Tuesday, November 26, 2019

Graphic Grandeur (Childhood Innocence Edition)


Cartoonist Charles M. Schulz, best known for the comic strip Peanuts, was born on this day in 1922 (he died in 2000. Boy, did this century get off on the wrong foot!) Schulz explains his artistic philosophy in this 1961 interview:


Here's a collection of Peanuts strips. I've tried to make them as large as I can, but, if you really want to avoid eye strain, it's best to click to enlarge.

 Schulz mentioned losing as being integral to his comedy. No where was this more evident than when he turned his pen toward the...


...American Pastime:












Of course, baseball's not the only game out there, so let's see if these natural born athletes fare any better at football:


 Um...With all due respect to my international audience, I meant...




 ...American football:








OK, these are competitive sports, but what about a sport...



...where your only competition...


...is a tree?

There are other types of games a person can win or lose at, such as...



...the game of love:









Before we leave this subject entirely, how about...



...a May-December romance?


 Let's look at some of the characters. We'll start with Lucy:





Not exactly Miss Congeniality, is she?


Lucy's brother, Linus, has issues of his own:





 


 I know what you're thinking. That kid needs a 12-step program. Well, before you get too judgemental, remember what they say about people who live in...



...glass houses



That baby girl in the previous strip is Charlie Brown's kid sister, Sally.  Like Schroeder and Linus, who also started out as infants, she quickly grows into an elementary school-age child, and then, like Schroeder and Linus, stays that same age forever after.  She also becomes the strip's show-and-tell diva:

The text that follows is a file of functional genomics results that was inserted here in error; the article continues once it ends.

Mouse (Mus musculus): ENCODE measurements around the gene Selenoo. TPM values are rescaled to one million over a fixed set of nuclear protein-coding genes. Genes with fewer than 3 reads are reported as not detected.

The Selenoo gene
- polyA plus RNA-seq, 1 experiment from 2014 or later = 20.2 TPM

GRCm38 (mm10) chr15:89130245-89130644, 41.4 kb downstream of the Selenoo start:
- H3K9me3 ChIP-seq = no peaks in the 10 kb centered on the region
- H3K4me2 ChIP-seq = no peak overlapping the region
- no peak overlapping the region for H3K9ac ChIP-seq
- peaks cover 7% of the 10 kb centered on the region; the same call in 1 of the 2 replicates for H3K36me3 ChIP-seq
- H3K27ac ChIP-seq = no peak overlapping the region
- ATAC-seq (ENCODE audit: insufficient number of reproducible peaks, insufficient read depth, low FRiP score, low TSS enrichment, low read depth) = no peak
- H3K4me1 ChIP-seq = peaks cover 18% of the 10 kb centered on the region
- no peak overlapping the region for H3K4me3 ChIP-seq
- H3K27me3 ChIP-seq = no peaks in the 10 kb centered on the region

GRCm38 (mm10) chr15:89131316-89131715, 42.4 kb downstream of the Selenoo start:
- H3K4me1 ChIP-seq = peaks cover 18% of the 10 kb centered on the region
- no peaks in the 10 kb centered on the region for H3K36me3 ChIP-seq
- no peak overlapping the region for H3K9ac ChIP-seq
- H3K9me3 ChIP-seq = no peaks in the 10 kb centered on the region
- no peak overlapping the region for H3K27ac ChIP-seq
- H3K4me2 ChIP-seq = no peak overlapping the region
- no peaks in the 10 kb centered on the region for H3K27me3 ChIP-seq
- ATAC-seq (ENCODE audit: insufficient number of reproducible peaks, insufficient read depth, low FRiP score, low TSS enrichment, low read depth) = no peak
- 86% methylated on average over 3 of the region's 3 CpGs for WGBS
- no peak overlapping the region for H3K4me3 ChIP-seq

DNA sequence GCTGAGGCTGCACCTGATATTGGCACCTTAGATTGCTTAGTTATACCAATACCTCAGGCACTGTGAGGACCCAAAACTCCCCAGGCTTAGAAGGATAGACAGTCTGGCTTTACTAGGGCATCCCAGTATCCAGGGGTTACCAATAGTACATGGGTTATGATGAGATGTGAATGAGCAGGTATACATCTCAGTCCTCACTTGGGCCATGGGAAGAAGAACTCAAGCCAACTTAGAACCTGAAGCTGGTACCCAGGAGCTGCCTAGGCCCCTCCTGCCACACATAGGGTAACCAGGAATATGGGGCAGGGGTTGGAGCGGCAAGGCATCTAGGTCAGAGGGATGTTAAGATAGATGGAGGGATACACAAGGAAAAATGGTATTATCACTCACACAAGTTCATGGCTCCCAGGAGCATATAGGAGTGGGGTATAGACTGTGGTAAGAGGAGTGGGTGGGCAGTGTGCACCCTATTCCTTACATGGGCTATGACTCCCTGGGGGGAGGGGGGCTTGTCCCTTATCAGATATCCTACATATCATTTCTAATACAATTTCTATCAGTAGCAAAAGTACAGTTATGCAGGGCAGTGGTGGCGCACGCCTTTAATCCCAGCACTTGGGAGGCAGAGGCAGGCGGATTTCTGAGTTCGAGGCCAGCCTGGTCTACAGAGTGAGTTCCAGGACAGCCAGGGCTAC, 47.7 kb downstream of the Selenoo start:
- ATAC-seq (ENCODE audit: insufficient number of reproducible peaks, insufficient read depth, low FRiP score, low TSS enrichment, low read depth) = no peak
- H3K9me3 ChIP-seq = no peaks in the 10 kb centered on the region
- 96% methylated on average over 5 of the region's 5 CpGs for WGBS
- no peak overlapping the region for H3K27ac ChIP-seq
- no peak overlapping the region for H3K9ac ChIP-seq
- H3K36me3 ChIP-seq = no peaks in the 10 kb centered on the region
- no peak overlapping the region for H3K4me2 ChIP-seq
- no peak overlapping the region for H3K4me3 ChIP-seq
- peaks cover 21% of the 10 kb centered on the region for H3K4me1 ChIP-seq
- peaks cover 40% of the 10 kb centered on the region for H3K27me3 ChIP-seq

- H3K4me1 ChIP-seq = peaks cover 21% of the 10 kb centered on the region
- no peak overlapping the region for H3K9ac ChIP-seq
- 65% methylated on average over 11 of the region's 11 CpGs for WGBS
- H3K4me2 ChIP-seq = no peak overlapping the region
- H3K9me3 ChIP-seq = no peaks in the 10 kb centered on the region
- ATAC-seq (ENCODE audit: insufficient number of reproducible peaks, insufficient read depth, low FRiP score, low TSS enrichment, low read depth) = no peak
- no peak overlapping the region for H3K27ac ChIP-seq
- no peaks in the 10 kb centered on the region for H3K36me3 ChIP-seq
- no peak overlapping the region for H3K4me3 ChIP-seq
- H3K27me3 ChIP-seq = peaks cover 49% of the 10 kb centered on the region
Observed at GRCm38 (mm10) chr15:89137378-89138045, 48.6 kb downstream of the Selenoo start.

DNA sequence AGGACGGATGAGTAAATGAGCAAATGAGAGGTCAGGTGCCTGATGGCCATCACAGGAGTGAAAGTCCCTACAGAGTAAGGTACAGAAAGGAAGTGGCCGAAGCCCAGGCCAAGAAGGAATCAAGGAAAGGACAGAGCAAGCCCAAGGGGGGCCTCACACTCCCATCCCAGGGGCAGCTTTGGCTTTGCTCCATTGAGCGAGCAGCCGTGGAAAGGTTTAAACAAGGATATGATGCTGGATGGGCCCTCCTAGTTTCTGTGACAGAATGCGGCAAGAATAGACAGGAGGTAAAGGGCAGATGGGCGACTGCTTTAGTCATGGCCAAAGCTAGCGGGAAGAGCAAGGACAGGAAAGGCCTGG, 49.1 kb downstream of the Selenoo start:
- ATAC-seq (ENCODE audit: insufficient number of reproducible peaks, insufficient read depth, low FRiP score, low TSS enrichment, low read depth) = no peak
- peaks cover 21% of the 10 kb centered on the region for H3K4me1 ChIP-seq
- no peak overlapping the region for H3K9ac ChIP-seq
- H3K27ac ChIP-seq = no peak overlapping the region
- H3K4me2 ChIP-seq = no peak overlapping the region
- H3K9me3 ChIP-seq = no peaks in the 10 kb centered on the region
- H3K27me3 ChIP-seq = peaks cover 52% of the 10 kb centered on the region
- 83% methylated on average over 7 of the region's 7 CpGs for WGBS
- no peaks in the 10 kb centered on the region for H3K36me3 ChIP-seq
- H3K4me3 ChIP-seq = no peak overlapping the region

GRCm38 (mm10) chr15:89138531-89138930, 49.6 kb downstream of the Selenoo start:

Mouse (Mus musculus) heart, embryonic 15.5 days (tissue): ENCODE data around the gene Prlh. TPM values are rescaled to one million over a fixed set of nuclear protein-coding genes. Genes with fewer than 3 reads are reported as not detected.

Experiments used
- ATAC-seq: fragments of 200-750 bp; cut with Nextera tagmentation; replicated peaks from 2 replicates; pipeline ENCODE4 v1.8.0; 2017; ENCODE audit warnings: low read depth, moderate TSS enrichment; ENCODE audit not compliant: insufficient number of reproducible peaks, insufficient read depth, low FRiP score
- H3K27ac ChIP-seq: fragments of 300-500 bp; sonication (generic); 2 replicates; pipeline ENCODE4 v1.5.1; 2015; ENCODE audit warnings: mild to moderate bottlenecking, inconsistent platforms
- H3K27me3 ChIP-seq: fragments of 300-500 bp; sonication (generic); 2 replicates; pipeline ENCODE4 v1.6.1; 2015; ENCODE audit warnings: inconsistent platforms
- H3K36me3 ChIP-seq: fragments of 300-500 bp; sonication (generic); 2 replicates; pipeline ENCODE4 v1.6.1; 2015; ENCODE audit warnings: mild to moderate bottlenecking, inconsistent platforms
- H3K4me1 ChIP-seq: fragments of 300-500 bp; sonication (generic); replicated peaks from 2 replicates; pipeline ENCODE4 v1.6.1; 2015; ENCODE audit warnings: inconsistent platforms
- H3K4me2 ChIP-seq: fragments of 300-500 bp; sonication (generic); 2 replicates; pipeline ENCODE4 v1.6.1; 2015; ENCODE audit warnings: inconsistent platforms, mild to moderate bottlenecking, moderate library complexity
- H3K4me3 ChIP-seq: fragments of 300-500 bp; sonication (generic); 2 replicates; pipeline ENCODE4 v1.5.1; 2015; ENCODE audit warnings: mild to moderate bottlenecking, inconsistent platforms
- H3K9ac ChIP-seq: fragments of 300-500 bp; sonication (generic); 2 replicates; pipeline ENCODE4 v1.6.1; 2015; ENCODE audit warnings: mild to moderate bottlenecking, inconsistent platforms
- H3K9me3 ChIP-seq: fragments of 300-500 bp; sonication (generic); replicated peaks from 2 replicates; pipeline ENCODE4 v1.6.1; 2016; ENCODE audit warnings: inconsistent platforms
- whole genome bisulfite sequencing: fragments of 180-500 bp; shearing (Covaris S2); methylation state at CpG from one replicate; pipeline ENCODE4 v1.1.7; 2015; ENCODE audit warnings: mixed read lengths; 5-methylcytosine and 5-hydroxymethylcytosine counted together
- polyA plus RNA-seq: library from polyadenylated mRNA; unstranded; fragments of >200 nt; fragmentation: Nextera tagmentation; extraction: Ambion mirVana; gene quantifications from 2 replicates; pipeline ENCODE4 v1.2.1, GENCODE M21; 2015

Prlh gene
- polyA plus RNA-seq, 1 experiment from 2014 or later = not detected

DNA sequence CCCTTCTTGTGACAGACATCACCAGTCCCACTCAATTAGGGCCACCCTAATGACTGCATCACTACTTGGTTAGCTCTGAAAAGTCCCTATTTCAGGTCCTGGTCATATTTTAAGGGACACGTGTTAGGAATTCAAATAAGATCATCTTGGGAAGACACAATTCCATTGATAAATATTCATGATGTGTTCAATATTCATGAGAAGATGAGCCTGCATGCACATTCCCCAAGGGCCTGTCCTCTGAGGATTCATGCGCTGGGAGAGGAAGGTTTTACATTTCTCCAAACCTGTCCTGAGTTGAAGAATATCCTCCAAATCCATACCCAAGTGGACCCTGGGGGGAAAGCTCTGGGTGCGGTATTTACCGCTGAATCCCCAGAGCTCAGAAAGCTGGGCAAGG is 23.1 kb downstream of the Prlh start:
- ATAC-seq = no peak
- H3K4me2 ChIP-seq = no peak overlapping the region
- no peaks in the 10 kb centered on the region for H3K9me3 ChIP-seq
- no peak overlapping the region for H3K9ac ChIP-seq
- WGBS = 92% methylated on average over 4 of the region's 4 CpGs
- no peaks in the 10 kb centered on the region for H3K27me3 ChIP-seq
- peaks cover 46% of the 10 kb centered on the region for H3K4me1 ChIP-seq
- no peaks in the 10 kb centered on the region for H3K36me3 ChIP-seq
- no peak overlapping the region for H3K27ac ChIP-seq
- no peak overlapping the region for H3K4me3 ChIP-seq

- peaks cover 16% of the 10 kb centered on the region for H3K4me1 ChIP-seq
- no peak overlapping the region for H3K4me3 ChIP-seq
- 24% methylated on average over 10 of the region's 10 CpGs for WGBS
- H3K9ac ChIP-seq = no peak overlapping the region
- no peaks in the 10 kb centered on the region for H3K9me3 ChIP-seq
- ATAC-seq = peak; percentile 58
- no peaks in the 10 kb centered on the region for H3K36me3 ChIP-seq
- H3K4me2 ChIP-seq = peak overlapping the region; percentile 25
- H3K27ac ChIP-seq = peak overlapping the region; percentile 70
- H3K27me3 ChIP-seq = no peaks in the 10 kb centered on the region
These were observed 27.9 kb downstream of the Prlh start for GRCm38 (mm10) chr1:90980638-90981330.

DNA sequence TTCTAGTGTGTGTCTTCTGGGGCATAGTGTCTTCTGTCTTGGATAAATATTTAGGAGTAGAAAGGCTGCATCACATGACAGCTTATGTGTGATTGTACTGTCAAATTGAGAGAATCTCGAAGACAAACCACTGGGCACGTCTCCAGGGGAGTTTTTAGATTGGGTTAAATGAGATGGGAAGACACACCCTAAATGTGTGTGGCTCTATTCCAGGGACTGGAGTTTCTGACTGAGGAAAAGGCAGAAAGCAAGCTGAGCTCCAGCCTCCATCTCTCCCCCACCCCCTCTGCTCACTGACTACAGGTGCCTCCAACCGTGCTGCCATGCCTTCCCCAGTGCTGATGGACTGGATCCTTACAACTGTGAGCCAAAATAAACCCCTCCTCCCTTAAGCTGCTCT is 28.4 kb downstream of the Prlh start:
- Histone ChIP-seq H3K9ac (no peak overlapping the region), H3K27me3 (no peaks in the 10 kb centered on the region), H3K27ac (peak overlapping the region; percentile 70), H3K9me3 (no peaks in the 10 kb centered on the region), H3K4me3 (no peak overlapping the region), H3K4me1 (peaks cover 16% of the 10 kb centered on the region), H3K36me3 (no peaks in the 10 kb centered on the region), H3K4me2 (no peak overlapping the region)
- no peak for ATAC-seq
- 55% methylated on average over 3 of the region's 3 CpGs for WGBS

That girl has a career in TED talks ahead of her.




Curiously, in the video clip Schulz doesn't mention Charlie Brown's pet beagle Snoopy, who often seemed to vie with his owner for control of the strip. But that interview is from 1961, and Snoopy's best years were still ahead of him. First he had to go to...



 ...war.



Maybe not Snoopy, but someone eventually shot him down.

Once the war was over, Snoopy found various ways to keep himself...










...occupied.


Now, why am I showing you a rock concert? As a way of presenting another one of Snoopy's pastimes...









...birdwatching.




Schulz didn't mention galpals Peppermint Patty and Marcie either in that 1961 interview, but that's because their respective debuts were still years away. But here they are now:














Peppermint Patty seems to be the dominant one in that relationship, though there's something to be said for Marcie's passive-aggressiveness.




Then there's the star of Peanuts, good ol' Charlie Brown. He's been in so many strips I've shown you already that you should have a pretty good take on him by now. If you still don't, well...




...maybe this one will help.

Now, Schulz said in that interview humor should have a message. So, what was Peanuts message? Was it...


...political?

Or maybe it was...



...religious?

Perhaps it was...


...psychological?

Maybe it's just that we should all learn to...


...get along.



One thing's for certain, this is a strip about prepubescent children, so that means good, clean fun, and no...





...explicit sex.







Explicit violence is another matter.

Then there are those who deny that Peanuts ever had a message, that it was nothing more than a...





















...marketing tool.